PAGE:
author = "Micha{\"e}l Ramamonjisoa and Vincent Lepetit",
year = "2019",
language = "English",
journal = "arXiv.org e-Print archive",
publisher = "Cornell University Library",

}

TY - JOUR

T1 - SharpNet: Fast and Accurate Recovery of Occluding Contours in Monocular Depth Estimation

AU - Ramamonjisoa, Michaël

AU - Lepetit, Vincent

PY - 2019

Y1 - 2019

N2 - We introduce SharpNet, a method that predicts an accurate depth map for an input color image, with a particular attention to the reconstruction of occluding contours: Occluding contours are an important cue for object recognition, and for realistic integration of virtual objects in Augmented Reality, but they are also notoriously difficult to reconstruct accurately. For example, they are a challenge for stereo-based reconstruction methods, as points around an occluding contour are visible in only one image. Inspired by recent methods that introduce normal estimation to improve depth prediction, we introduce a novel term that constrains depth and occluding contours predictions. Since ground truth depth is difficult to obtain with pixel-perfect accuracy along occluding contours, we use synthetic images for training, followed by fine-tuning on real data. We demonstrate our approach on the challenging NYUv2-Depth dataset, and show that our method outperforms the state-of-the-art along occluding contours, while performing on par with the best recent methods for the rest of the images. Its accuracy along the occluding contours is actually better than theground truth'acquired by a depth camera based on structured light. We show this by introducing a new benchmark based on NYUv2-Depth for evaluating occluding contours in monocular reconstruction, which is our second contribution.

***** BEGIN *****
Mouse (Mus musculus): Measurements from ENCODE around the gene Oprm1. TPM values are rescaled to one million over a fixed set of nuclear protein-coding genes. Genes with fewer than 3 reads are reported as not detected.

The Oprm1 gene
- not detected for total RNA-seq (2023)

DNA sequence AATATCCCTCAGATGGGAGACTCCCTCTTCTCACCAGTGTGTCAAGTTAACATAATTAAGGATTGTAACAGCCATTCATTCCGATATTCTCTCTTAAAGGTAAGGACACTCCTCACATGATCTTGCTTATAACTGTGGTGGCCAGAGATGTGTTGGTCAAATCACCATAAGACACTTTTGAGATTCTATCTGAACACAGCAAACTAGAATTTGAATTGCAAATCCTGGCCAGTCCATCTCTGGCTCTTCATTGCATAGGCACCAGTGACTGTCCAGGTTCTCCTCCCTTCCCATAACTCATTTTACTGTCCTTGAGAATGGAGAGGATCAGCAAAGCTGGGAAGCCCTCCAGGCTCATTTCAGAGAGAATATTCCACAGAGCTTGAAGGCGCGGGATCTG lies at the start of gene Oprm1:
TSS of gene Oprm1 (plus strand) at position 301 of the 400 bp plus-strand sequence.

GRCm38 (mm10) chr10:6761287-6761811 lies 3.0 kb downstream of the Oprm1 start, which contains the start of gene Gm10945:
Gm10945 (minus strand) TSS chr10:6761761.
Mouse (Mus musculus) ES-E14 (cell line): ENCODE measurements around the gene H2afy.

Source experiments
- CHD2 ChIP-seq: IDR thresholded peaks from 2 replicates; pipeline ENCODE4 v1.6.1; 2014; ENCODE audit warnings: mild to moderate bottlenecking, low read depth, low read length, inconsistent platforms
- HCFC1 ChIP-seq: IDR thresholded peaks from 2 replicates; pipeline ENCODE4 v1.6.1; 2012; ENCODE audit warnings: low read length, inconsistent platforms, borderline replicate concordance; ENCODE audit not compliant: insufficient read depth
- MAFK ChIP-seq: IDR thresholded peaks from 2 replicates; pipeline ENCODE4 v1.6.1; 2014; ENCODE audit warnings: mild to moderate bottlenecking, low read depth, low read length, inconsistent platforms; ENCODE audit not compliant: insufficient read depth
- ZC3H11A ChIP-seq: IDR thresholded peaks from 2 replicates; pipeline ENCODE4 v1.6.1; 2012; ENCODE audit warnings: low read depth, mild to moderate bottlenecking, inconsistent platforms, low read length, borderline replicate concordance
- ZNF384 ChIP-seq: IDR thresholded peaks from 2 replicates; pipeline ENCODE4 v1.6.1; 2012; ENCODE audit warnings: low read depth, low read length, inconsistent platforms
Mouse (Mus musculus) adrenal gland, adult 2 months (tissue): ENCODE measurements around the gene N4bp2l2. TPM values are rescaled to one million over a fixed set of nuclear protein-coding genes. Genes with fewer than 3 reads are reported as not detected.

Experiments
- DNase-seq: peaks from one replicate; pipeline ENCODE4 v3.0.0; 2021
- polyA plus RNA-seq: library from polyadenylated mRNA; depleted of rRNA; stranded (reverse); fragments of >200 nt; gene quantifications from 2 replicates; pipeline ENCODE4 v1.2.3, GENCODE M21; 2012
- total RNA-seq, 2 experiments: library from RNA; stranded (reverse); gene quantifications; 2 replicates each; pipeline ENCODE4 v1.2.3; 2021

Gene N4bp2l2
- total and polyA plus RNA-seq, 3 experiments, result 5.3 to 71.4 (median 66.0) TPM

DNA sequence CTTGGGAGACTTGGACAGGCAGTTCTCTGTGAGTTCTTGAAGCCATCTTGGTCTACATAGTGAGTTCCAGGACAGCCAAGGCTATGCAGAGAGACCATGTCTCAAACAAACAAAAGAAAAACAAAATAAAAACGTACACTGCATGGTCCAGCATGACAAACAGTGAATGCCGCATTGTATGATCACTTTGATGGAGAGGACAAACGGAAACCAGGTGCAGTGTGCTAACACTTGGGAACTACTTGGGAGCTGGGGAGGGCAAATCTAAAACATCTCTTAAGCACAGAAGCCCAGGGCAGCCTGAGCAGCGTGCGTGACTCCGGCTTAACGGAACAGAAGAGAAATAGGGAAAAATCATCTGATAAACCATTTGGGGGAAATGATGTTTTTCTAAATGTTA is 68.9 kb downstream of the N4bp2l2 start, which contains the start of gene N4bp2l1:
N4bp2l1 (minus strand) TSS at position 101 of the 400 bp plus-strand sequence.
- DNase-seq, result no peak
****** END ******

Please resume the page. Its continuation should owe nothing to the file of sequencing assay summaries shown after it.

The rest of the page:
AB - We introduce SharpNet, a method that predicts an accurate depth map for an input color image, with a particular attention to the reconstruction of occluding contours: Occluding contours are an important cue for object recognition, and for realistic integration of virtual objects in Augmented Reality, but they are also notoriously difficult to reconstruct accurately. For example, they are a challenge for stereo-based reconstruction methods, as points around an occluding contour are visible in only one image. Inspired by recent methods that introduce normal estimation to improve depth prediction, we introduce a novel term that constrains depth and occluding contours predictions. Since ground truth depth is difficult to obtain with pixel-perfect accuracy along occluding contours, we use synthetic images for training, followed by fine-tuning on real data. We demonstrate our approach on the challenging NYUv2-Depth dataset, and show that our method outperforms the state-of-the-art along occluding contours, while performing on par with the best recent methods for the rest of the images. Its accuracy along the occluding contours is actually better than theground truth'acquired by a depth camera based on structured light. We show this by introducing a new benchmark based on NYUv2-Depth for evaluating occluding contours in monocular reconstruction, which is our second contribution.

M3 - Article

JO - arXiv.org e-Print archive

JF - arXiv.org e-Print archive

ER -